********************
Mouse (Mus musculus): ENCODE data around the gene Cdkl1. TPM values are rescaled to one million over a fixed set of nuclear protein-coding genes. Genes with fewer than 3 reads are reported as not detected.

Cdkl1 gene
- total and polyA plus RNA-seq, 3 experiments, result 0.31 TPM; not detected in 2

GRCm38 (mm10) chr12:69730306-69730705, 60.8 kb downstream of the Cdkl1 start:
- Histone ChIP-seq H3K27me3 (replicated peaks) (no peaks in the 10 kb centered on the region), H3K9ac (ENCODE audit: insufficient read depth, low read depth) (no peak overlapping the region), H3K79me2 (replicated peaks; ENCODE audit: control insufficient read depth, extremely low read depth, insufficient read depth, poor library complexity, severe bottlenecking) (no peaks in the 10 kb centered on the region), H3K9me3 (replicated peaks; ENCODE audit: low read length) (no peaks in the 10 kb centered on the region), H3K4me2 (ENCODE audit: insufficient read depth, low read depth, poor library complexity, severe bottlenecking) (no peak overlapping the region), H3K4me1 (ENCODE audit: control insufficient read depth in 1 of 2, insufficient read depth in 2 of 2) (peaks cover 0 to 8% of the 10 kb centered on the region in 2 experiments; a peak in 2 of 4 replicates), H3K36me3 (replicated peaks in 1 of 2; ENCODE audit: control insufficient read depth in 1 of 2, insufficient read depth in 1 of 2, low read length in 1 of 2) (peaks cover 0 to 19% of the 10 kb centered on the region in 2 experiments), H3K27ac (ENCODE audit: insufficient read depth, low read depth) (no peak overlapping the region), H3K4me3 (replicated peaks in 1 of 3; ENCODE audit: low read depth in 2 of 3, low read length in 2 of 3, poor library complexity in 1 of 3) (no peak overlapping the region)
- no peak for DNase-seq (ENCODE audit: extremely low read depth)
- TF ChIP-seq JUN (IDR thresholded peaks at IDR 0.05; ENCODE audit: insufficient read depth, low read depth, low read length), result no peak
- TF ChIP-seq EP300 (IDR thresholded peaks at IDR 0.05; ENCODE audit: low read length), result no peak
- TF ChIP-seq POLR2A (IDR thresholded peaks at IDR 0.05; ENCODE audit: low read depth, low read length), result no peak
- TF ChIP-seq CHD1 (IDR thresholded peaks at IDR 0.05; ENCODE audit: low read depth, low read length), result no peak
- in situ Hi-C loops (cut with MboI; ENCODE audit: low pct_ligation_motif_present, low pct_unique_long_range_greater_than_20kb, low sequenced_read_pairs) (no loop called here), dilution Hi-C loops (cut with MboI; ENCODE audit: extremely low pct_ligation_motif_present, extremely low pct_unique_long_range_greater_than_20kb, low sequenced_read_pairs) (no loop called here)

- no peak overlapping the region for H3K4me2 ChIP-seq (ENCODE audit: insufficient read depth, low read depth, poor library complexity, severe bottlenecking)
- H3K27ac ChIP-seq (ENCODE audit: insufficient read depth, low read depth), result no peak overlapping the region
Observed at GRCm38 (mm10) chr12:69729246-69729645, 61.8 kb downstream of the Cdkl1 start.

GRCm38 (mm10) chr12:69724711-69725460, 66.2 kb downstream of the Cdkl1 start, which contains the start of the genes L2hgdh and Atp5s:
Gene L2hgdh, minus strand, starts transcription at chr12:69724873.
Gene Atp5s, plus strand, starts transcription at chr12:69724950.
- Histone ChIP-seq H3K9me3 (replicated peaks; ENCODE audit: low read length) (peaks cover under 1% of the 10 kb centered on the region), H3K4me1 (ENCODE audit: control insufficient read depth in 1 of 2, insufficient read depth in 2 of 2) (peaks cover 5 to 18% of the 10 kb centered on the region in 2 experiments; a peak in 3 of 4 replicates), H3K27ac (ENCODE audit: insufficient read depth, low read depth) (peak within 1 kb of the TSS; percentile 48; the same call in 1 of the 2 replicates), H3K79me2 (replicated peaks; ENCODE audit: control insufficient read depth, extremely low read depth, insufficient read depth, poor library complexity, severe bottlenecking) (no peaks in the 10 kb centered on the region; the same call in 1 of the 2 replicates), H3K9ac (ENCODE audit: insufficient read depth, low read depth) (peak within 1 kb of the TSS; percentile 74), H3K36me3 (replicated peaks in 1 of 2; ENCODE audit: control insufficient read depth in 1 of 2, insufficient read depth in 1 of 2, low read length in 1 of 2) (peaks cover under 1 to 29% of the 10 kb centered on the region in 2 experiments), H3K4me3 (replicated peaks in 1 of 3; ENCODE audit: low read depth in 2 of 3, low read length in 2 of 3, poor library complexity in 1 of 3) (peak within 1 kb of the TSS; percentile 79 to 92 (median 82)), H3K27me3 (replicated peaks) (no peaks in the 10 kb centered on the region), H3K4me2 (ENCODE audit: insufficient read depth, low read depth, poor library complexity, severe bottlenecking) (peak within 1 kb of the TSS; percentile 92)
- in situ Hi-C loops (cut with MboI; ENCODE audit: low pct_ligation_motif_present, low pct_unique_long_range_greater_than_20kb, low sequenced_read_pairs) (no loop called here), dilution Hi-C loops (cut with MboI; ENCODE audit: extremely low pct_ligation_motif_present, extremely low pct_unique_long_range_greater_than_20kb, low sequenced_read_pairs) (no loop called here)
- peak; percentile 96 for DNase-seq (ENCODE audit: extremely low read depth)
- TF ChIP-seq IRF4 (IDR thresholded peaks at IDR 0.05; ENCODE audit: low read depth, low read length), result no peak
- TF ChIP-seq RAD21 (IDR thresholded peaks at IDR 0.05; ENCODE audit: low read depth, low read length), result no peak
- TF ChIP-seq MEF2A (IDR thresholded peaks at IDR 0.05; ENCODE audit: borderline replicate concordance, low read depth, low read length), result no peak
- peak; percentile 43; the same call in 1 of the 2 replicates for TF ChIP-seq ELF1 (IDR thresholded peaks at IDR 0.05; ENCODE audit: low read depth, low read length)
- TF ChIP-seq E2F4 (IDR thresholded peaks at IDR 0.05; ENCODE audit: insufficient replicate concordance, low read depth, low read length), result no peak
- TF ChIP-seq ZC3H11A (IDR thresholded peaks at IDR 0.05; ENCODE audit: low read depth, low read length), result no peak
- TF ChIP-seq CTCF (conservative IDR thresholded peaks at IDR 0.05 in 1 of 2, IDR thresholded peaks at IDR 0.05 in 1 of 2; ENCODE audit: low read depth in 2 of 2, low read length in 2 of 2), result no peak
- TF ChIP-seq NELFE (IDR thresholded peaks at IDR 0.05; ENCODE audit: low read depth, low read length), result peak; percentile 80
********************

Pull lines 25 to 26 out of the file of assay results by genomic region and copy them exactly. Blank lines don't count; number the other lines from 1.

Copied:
- TF ChIP-seq E2F4 (IDR thresholded peaks at IDR 0.05; ENCODE audit: insufficient replicate concordance, low read depth, low read length), result no peak
- TF ChIP-seq ZC3H11A (IDR thresholded peaks at IDR 0.05; ENCODE audit: low read depth, low read length), result no peak